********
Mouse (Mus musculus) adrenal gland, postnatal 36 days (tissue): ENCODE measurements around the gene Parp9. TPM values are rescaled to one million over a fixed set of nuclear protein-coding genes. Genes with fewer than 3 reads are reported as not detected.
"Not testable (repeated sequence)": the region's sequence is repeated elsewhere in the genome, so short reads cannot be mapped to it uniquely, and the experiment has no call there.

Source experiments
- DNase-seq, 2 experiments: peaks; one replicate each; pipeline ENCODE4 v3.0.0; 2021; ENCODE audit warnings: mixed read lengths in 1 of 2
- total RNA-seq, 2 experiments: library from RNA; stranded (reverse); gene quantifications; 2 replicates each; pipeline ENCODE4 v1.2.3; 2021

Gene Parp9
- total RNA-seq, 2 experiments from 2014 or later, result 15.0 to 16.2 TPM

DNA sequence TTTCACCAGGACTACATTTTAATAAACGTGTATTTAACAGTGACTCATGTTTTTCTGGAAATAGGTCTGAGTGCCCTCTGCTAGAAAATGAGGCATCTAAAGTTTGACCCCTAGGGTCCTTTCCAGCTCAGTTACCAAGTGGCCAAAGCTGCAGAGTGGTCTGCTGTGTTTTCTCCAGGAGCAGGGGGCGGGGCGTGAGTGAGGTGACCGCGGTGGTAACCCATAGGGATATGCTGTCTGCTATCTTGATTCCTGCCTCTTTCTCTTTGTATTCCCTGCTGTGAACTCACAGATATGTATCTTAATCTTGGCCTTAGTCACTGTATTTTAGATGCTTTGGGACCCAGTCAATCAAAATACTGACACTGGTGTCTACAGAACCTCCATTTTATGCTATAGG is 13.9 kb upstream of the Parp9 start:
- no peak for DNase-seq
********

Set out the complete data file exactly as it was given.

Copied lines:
Mouse (Mus musculus) adrenal gland, postnatal 36 days (tissue): ENCODE measurements around the gene Parp9. TPM values are rescaled to one million over a fixed set of nuclear protein-coding genes. Genes with fewer than 3 reads are reported as not detected.
"Not testable (repeated sequence)": the region's sequence is repeated elsewhere in the genome, so short reads cannot be mapped to it uniquely, and the experiment has no call there.

Source experiments
- DNase-seq, 2 experiments: peaks; one replicate each; pipeline ENCODE4 v3.0.0; 2021; ENCODE audit warnings: mixed read lengths in 1 of 2
- total RNA-seq, 2 experiments: library from RNA; stranded (reverse); gene quantifications; 2 replicates each; pipeline ENCODE4 v1.2.3; 2021

Gene Parp9
- total RNA-seq, 2 experiments from 2014 or later, result 15.0 to 16.2 TPM

DNA sequence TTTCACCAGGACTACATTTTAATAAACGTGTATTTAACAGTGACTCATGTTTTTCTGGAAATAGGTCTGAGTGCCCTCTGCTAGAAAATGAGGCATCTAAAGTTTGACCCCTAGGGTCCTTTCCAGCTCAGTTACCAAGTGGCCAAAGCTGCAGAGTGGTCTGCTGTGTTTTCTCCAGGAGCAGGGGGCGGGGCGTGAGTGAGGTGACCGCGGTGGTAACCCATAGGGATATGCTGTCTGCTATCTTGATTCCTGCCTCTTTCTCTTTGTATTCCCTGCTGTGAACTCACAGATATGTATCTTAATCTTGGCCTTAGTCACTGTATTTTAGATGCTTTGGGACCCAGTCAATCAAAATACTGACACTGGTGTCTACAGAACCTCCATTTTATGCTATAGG is 13.9 kb upstream of the Parp9 start:
- no peak for DNase-seq